“If you are looking to have a popular uprising against the bridge, Washington is probably the place to start it.“
Welcome to the Comment of the Week, where we highlight good comments in order to inspire more of them. You can help us choose our next one by replying with “comment of the week” to any comment you think deserves recognition.
BikePortland has run 14 “Comment of the Week” features since we recommitted to doing them earlier this year. Is it too soon to repeat a commenter?
No it is not, not when their comment is as good as Ross Williams’s.
We post a lot about the Interstate Bridge Replacement project, most recently last Friday with No one’s happy with the I-5 bridge project. And that’s a good thing? Your comments in response to the IBRP posts are an impressive show of knowledge and information—about bridge design, climate change, induced demand, and so on. But Williams’s comments keep jumping out to us because, well, he understands politics.
Here’s what Ross Williams had to say about the politics of winning:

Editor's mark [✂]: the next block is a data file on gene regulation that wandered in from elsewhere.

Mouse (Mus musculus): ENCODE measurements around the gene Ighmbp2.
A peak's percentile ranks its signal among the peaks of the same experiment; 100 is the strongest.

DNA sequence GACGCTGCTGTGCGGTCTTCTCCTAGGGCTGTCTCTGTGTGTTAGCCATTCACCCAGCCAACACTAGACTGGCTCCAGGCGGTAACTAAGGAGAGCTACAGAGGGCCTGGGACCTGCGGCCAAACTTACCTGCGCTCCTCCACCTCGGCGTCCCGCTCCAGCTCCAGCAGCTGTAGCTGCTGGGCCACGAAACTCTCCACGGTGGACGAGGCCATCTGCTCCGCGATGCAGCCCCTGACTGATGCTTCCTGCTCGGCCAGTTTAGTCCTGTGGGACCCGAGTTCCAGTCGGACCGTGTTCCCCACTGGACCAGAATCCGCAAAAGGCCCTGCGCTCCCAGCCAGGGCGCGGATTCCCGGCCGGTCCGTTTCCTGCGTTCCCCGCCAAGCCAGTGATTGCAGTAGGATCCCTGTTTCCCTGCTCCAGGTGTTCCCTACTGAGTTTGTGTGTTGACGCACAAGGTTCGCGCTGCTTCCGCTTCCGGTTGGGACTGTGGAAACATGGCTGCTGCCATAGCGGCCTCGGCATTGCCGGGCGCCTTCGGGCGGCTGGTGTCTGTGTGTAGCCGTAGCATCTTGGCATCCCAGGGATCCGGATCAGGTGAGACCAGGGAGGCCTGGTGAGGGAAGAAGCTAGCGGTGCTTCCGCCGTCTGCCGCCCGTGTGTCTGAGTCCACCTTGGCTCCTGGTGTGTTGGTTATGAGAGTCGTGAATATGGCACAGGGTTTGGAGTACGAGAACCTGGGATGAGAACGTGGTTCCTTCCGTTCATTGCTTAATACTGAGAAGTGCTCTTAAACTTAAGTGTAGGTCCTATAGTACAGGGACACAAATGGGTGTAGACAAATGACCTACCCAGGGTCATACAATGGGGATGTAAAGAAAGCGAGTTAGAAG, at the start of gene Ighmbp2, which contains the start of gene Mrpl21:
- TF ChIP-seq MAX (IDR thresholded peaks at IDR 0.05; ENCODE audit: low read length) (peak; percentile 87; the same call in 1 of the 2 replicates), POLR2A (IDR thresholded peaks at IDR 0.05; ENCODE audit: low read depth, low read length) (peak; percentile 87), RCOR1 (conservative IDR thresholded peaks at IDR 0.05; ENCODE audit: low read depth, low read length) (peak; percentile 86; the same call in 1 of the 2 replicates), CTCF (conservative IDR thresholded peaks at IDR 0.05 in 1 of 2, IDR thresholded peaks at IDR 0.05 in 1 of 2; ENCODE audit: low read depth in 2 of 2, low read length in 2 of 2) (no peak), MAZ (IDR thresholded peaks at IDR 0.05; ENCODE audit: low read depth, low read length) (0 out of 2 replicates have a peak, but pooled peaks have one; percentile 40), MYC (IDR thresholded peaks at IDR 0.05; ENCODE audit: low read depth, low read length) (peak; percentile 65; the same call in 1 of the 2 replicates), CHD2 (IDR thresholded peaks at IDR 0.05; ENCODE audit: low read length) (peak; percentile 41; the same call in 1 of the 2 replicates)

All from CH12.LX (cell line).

I think [Metro Council President] Lynn Peterson’s list of “everyone” includes people whose support is necessary for the project to move forward and people who have the ability to prevent it from moving forward if they are unhappy enough with the proposal. She may believe, or at least hope, that the activists who oppose the design don’t fit into that second category. She needs to be proven wrong. That is not an issue of intellectual discussion but power.
Since most Oregonians rarely use the bridge the folks with the largest stake in the outcome are in Washington. So if you are looking to have a popular uprising against the bridge, Washington is probably the place to start it. Unfortunately opposition to tolls and light rail are far more likely to kill the project than concern about a climate change inducing highway expansion.
Thank you for that bit of realpolitik Ross! You can read Ross’s comment and the whole comment thread under the original post.